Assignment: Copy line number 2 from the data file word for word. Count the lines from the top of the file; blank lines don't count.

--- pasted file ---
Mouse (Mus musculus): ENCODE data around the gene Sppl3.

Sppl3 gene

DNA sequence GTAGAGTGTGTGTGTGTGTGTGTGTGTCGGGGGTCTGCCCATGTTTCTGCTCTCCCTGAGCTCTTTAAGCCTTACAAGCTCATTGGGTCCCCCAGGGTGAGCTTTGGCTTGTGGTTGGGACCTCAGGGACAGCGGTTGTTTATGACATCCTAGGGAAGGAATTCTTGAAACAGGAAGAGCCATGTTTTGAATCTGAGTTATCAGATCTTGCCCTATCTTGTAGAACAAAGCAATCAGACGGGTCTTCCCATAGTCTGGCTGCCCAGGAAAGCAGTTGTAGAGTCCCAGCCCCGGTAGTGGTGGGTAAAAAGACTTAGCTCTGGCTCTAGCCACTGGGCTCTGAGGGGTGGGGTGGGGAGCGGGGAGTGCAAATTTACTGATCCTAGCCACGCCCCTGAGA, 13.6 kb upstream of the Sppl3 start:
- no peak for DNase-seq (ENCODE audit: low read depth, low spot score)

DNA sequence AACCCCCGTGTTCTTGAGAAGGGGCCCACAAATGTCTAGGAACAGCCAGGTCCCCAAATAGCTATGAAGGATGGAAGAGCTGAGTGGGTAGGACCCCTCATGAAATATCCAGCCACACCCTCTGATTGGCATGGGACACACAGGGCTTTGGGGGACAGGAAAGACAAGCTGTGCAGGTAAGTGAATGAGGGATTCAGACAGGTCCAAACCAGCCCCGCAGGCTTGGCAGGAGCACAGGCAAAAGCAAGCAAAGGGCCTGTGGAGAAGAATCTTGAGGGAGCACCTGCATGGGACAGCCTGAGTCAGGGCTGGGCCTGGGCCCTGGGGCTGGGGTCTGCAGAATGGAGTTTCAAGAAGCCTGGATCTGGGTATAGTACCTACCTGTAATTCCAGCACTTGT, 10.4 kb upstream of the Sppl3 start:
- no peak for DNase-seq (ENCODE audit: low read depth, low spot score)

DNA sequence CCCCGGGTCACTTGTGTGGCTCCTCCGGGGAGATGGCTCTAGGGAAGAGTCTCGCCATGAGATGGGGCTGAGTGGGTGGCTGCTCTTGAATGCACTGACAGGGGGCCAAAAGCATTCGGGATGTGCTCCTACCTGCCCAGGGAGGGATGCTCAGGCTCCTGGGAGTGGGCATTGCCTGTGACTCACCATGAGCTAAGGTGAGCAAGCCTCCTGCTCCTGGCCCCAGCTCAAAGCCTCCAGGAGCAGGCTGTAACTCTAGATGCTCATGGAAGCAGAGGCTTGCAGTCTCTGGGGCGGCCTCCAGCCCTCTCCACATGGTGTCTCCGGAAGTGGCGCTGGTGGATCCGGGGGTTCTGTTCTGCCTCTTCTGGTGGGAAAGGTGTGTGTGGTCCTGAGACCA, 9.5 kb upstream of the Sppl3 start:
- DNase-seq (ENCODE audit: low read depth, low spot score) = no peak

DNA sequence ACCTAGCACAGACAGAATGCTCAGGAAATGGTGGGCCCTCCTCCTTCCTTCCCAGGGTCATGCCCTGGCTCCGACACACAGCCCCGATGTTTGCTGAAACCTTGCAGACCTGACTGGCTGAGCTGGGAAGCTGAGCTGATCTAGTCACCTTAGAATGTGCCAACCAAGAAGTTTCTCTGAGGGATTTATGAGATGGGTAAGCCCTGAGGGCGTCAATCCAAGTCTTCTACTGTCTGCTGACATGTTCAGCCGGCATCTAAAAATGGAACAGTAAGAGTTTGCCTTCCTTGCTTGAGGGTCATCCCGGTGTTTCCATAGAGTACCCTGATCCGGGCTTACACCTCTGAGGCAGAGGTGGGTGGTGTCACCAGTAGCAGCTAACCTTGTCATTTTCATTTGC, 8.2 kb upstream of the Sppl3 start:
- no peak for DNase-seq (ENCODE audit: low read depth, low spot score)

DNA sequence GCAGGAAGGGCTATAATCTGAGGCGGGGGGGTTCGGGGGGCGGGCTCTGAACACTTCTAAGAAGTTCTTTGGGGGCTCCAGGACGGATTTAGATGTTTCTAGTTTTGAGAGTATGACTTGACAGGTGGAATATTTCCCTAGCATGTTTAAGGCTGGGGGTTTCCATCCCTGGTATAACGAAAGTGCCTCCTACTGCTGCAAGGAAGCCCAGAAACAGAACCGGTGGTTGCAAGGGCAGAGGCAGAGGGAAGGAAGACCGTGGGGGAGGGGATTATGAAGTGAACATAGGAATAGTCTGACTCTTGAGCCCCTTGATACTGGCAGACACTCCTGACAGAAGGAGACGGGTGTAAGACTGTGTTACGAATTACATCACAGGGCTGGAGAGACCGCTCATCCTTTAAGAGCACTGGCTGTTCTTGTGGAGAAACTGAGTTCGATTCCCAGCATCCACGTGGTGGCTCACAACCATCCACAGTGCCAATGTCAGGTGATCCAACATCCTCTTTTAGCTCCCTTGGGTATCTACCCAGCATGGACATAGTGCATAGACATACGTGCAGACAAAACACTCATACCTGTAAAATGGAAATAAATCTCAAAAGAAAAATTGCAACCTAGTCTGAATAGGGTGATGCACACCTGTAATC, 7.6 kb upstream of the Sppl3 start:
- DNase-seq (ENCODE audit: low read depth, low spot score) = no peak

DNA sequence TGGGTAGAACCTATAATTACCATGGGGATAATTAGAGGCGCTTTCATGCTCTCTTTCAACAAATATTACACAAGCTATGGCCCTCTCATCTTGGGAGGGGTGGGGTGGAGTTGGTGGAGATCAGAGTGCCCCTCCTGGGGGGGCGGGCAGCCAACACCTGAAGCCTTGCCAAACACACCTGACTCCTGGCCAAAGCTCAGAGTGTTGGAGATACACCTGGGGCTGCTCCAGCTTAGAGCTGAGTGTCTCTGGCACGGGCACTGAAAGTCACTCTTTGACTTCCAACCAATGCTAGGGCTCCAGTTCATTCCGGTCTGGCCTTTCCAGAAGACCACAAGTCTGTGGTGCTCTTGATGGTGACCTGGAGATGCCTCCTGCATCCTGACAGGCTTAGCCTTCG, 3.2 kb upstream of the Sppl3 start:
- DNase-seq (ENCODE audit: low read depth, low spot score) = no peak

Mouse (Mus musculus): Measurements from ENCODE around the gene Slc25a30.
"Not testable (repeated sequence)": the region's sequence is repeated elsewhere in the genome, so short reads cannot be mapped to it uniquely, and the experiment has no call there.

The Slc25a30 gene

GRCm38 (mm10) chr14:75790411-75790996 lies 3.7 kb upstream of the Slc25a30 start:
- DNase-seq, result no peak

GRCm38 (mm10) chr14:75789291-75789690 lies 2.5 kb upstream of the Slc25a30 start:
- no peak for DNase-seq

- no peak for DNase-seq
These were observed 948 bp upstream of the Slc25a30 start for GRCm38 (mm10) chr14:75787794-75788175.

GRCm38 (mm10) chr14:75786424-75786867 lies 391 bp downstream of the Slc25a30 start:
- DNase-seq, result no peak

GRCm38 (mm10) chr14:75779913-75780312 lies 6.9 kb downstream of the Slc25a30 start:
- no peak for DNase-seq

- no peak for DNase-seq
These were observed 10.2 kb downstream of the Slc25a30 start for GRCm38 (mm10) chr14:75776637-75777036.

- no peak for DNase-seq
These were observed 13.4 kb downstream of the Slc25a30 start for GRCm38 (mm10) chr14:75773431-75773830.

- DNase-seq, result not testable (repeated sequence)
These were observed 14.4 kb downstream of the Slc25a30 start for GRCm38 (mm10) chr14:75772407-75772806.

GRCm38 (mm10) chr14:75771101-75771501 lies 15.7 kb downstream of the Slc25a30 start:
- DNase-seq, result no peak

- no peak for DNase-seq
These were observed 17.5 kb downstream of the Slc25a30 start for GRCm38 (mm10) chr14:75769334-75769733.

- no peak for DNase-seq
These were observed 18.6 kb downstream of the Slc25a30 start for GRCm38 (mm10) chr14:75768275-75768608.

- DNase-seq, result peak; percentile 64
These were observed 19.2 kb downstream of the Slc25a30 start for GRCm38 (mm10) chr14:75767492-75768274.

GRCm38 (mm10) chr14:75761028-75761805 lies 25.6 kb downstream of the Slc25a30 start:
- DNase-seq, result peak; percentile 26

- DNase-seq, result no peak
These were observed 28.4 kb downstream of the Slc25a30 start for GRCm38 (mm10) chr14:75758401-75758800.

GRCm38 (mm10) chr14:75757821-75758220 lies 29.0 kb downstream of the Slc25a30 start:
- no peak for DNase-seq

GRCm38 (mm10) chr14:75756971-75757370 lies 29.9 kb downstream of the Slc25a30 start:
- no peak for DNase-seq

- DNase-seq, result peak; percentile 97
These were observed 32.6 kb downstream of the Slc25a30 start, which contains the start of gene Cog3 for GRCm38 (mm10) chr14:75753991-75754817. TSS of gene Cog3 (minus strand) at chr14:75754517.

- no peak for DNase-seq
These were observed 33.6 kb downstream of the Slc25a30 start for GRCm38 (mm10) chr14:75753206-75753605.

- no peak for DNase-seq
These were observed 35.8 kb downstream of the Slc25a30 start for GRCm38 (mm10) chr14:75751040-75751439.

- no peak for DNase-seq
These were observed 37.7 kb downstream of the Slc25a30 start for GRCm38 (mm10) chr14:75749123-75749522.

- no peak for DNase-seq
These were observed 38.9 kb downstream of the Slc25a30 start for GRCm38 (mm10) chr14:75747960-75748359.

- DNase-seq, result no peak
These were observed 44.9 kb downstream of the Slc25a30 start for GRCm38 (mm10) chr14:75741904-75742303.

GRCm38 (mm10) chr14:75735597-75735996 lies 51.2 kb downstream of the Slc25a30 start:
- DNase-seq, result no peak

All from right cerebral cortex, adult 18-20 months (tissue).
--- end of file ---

Sppl3 gene